In the movie Amadeus, Salieri was portrayed as a highly educated composer but without any personal brilliance. It left him able to recognize the genius of Mozart, able to perceive not just that the music was beautiful, but how it was beautiful, how many molds had been broken while yet producing something of such polished finish. This tortured him, knowing that he could never write music this way. Recognition of genius without capacity for genius was, for him, a curse.

    For me it’s a source of beauty. I think this is really what I strive for in every area I study: I’ll never be a physicist or a paleontologist, but I gasp reading about a study of exoplanetary atmosphere via spectroscopy which must account for atmospheric absorption and re-emission even after collecting data through a reflecting telescope whose primary mirror had to be formed in a parabola meters across, but polished to sub-wavelength perfection, and whose secondary mirror had to be all that – **and deformable** but deforming only the exact amounts and locations to leave the light color undistorted.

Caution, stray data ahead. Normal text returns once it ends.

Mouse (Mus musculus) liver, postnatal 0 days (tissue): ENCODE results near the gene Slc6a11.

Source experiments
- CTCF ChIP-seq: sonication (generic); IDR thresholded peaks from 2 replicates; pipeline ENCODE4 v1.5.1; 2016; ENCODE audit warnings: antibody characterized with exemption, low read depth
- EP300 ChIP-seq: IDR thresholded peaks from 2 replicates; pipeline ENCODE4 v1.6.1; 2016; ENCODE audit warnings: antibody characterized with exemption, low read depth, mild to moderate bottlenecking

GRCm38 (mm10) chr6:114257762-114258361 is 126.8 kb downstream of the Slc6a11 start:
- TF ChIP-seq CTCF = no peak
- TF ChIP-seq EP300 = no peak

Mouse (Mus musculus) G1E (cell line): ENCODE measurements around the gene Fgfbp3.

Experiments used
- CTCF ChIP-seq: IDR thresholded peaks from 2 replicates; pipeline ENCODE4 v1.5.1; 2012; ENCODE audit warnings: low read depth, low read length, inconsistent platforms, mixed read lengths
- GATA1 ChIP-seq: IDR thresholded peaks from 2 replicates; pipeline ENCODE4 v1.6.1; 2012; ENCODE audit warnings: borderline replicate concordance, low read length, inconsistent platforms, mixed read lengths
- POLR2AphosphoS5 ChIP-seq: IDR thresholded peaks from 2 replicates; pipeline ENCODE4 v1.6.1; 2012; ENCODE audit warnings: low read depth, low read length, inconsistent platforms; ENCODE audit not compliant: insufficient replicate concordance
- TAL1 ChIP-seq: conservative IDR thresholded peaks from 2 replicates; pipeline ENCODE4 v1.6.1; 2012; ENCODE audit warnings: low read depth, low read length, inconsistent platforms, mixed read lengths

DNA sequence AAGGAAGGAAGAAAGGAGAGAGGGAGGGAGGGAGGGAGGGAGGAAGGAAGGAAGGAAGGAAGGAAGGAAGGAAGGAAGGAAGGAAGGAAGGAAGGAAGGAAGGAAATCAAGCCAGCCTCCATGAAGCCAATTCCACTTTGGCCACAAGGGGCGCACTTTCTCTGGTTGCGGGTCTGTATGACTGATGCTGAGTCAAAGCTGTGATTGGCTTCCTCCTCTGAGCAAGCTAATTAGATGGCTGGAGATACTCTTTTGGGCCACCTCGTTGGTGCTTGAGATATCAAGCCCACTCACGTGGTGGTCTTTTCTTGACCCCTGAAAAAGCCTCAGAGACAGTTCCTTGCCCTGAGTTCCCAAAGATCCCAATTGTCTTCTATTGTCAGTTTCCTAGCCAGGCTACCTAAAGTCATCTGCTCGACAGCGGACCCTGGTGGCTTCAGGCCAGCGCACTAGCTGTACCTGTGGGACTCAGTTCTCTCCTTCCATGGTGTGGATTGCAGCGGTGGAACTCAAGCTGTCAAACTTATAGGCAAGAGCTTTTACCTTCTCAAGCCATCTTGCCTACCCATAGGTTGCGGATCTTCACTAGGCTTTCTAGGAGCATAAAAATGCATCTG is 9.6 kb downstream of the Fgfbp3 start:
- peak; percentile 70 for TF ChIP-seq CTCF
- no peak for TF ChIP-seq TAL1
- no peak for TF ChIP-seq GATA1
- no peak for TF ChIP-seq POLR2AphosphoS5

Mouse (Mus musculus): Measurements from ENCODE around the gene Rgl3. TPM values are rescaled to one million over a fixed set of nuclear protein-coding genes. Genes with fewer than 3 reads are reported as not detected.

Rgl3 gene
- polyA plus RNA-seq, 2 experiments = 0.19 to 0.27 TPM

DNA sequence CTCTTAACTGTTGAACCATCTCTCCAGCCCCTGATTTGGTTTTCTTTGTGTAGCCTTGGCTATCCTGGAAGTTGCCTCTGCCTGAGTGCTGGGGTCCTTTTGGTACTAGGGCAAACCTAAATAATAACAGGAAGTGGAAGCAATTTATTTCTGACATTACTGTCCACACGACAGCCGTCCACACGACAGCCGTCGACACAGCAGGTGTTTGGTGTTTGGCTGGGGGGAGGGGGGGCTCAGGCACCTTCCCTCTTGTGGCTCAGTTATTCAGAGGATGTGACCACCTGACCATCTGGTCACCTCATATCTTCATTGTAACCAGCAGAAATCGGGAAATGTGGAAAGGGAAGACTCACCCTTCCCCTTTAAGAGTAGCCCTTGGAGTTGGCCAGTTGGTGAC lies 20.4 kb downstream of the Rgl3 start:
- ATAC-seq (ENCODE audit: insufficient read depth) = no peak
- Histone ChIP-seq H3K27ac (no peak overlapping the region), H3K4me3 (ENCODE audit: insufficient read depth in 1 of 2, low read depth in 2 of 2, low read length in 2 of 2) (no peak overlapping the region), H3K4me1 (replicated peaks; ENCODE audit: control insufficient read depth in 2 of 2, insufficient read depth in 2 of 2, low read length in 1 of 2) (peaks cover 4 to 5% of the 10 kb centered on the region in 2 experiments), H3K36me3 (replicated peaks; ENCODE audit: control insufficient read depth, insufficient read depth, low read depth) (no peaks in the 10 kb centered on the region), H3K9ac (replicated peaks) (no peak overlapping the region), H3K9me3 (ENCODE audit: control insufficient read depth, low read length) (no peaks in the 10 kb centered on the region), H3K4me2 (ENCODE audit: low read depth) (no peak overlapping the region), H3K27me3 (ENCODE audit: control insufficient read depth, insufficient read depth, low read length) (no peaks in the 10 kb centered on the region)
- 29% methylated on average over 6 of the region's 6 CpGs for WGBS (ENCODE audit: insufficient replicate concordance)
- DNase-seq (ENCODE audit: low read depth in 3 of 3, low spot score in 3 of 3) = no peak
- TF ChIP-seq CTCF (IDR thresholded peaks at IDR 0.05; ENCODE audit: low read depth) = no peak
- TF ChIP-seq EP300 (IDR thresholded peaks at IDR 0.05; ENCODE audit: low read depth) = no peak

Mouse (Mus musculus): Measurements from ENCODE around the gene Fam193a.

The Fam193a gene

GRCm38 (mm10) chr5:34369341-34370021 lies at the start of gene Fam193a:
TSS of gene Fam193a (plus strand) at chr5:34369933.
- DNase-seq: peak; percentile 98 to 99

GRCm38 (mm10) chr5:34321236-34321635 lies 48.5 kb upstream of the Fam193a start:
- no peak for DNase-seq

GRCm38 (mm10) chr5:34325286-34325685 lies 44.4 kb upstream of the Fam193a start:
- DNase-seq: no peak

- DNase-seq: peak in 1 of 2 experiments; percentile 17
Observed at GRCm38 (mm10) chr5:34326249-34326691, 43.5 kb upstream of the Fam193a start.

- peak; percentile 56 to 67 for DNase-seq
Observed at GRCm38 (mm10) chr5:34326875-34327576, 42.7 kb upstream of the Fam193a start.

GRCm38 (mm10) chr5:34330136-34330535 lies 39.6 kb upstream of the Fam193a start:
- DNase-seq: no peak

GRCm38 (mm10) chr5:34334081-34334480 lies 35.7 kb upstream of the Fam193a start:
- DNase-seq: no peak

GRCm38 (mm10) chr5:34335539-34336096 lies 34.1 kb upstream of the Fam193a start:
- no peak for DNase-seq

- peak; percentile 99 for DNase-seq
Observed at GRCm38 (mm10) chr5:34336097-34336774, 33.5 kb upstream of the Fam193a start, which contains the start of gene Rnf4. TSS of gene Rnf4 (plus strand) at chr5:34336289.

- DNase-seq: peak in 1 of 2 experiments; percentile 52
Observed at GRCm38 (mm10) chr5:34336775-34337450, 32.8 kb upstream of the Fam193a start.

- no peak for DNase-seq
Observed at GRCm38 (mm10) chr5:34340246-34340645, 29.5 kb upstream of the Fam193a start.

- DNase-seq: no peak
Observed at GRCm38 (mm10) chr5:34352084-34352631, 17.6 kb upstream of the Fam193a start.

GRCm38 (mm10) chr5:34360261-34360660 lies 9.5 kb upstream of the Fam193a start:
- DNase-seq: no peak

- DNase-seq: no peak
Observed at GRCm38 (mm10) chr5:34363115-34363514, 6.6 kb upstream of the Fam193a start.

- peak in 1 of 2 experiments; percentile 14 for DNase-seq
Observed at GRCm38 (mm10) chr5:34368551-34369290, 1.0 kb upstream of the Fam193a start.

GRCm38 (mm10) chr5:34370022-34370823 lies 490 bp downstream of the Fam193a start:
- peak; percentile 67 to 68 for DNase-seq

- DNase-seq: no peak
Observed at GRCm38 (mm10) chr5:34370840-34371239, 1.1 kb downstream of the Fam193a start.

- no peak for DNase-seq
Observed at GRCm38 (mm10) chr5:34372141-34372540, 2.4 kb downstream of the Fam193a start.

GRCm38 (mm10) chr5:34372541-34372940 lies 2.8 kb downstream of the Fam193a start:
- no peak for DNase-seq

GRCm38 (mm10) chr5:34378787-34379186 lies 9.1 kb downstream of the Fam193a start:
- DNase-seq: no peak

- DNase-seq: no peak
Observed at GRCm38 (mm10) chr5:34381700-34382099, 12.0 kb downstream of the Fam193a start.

Looking the masterful tactics of Charles Hamilton Houston in crafting Missouri ex rel Gaines before Sipuel v Board of Regents U of Oklahoma before Sweatt v Painter before his protege took on the Topeka, Kansas Board of Education, I get chills thinking of the long-term planning, the deep understanding of not just the law, but of legal culture, US exceptionalism’s grounding in contractarian pride, and the delicate interplay of personal vanity with presumptions of meritocracy, that enabled this man to fundamentally reshape the US constitution without once holding office of trust or power with the US government. My whole body literally tingles as I write this paragraph.